Restaurants in Manhattan
Manhattan offers a seemingly infinite number of culinary options, from food stands, famous delis, and its share of celebrity chef restaurants. (Here’s a tip, leave Time Square.)
Internationally renowned restaurant, Eleven Madison Park, brings luxury and creativity to its operations. Tasting menu only dishes are minimalist, allowing the chef to work his magic to create some of the best food in the city. As one of the more popular Manhattan restaurants, be sure to reserve a table at least two months in advance. Momofuku Ko is one of the most unique restaurants in Manhattan serving a seasonal tasting menu with interesting combinations and obscure ingredients. The restaurant is very intimate with only a counter and a dozen stools. Reservations are extremely difficult to get.
Per Se is arguably one of the finest Manhattan restaurants, requiring reservations months in advance. Award winning chef, Thomas Keller, creates world-renowned dishes including tuna tartar with crème fraiche and oysters in tapioca custard. If you’re looking for a reliably good meal at an affordable price head to the East Village, where you can get an incredible pizza at Little Frankie’s, an artisan burger at Brindle Room or a bowl full of soul warming ramen at Momofuku Noodle bar. For dessert, there are a variety spots to meet your needs including the famous Big Gay Ice Cream. Below are more recommendations for some the best restaurants in Manhattan.
Situated on 5th Avenue in the historic and affluent Upper East Side, Le Caprice is the stateside cousin of a famous brasserie in London with the same name.
Telepan is an Upper West Side restaurant with an earth-friendly theme and a menu that changes with the seasons. Produce is locally sourced, and meats, including the ribeye-for-two, are free-range.
In the heart of NYC’s Greenwich Village sits this neighborhood favorite. Established in 1977, Knickerbocker Bar & Grill features wood-paneled walls filled with memorabilia like original caricatures by Al Hirschfield and copies of the Saturday Evening Post.
Pretty young things flirt by the light of flickering votives in this fabulously romantic brick-walled space that evokes a 1920's speakeasy half-hidden on a forlorn stretch of the Lower East Side.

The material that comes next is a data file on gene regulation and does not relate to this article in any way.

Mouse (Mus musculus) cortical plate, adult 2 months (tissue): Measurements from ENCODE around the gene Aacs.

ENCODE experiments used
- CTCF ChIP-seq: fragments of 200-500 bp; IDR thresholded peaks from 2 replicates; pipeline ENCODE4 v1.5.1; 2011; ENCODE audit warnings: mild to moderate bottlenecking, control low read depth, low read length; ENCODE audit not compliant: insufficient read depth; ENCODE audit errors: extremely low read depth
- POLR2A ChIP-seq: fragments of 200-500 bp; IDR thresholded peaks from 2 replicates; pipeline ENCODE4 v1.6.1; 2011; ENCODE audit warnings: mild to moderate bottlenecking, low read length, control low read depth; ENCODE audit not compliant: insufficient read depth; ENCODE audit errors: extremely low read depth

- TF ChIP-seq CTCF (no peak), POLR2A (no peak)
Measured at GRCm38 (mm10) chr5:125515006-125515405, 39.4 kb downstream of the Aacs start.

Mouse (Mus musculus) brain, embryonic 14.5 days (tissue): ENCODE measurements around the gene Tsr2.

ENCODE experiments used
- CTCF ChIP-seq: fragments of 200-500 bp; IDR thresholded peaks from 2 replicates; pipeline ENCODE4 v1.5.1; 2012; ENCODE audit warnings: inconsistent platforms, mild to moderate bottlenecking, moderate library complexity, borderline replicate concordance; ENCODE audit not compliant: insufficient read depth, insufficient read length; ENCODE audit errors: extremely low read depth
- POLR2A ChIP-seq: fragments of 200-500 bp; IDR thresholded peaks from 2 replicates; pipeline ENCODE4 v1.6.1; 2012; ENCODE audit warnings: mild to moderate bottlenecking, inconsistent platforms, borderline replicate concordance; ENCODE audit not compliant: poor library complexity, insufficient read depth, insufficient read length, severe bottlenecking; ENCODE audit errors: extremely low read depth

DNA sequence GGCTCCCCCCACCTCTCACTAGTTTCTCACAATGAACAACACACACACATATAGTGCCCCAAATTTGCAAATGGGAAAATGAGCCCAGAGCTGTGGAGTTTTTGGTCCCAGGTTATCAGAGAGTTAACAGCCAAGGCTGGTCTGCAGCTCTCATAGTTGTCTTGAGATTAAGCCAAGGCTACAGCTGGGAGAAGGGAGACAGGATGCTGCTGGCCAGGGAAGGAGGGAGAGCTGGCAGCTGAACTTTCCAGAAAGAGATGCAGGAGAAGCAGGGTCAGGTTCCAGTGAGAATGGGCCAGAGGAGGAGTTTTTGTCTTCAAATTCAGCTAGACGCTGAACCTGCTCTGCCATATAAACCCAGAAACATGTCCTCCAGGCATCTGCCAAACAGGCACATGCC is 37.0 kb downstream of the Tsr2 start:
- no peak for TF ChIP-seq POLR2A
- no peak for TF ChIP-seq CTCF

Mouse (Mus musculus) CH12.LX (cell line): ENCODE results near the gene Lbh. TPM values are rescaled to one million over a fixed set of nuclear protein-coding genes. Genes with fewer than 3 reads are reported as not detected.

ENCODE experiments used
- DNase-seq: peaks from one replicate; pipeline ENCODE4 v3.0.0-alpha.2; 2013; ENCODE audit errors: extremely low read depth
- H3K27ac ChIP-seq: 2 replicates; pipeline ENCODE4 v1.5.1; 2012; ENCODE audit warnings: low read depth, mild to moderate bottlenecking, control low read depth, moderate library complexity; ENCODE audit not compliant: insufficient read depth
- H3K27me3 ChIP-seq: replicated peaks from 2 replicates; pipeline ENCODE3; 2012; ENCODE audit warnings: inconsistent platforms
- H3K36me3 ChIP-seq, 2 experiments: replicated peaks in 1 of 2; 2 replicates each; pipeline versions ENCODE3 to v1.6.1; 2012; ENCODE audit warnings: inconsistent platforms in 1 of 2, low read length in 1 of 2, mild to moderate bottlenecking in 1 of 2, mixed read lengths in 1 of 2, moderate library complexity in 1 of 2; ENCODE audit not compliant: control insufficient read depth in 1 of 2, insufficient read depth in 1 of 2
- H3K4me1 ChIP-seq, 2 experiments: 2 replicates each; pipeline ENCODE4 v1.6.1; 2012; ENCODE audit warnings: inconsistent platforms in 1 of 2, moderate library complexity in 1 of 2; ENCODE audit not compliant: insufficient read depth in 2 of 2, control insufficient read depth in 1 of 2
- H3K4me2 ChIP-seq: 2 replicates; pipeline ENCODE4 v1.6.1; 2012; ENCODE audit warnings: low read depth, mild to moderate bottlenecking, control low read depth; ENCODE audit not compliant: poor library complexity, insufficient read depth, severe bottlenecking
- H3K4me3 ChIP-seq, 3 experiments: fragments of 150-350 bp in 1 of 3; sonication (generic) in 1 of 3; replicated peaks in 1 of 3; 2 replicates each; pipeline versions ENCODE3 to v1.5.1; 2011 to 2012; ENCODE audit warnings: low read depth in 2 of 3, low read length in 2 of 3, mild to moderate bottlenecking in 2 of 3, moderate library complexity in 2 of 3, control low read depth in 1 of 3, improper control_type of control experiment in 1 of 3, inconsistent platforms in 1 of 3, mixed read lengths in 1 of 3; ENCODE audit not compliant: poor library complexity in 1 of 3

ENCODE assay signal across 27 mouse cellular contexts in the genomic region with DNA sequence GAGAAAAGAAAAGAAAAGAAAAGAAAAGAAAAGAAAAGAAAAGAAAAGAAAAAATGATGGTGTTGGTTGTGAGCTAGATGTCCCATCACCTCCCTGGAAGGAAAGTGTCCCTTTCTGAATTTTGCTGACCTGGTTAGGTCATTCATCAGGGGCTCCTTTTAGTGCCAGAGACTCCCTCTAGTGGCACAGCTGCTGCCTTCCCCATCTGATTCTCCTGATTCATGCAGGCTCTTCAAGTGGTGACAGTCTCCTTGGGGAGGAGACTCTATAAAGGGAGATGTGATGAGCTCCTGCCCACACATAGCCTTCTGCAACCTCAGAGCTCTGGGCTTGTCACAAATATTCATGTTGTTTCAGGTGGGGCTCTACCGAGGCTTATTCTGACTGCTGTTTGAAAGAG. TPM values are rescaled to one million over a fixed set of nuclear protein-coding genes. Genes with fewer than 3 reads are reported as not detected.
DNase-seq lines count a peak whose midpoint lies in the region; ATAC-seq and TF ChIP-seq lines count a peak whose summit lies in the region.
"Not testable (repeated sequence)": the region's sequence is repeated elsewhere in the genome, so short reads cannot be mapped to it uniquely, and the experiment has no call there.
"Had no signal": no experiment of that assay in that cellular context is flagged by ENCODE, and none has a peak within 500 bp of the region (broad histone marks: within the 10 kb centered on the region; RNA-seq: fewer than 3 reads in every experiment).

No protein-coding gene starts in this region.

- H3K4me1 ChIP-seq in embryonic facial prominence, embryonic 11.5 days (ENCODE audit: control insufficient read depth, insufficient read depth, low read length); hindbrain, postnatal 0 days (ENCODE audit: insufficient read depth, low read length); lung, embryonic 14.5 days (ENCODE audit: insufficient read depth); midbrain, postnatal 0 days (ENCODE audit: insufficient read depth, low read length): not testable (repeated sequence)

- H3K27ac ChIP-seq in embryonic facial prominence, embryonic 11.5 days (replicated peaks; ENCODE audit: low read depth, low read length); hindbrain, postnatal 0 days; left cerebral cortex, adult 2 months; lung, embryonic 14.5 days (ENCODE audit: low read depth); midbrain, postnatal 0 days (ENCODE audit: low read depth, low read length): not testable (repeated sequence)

Tired of watching customers slathering soy sauce on his sushi, thereby destroying the delicate interplay of flavors, chef Masatoshi “Gari” Sugio came up with a novel concept of infusing his rolls with soy sauce during preparation—and that’s just the beginning.
Art Deco-designed Eleven Madison Park in the Flatiron District offers a unique method of ordering food. Customers choose four principal ingredients from a list of 16 and then share their thoughts and preferences regarding the meal.
Since 1914, four different generations of the Russ family have owned this gourmet shop on Houston Street in the Lower East Side.
Inside Manhattan’s Meatpacking district sits the massive, 16,000-square-foot Buddakan, an Asian fusion restaurant, in what used to be a Nabisco cookie factory.
Flor de Mayo, on the Upper West Side, serves Chinese, Spanish and Peruvian cuisine from noon to midnight daily and enjoys a good reputation for its portion sizes and value. The pollo a la brasa, Peruvian rotisserie chicken, is a signature dish.
Freemans in the lower East Side is easy to miss, as it's tucked at the end of a cobblestone alley with only small hanging lights to guide you.
If you haven’t found your neighborhood Vietnamese sandwich shop (everyone should have one), Nicky’s is a good place to begin. If it’s your first time in one of their locations, don’t let its size (tiny) and appearance (ramshackle) put you off. What lies inside is love at first bite.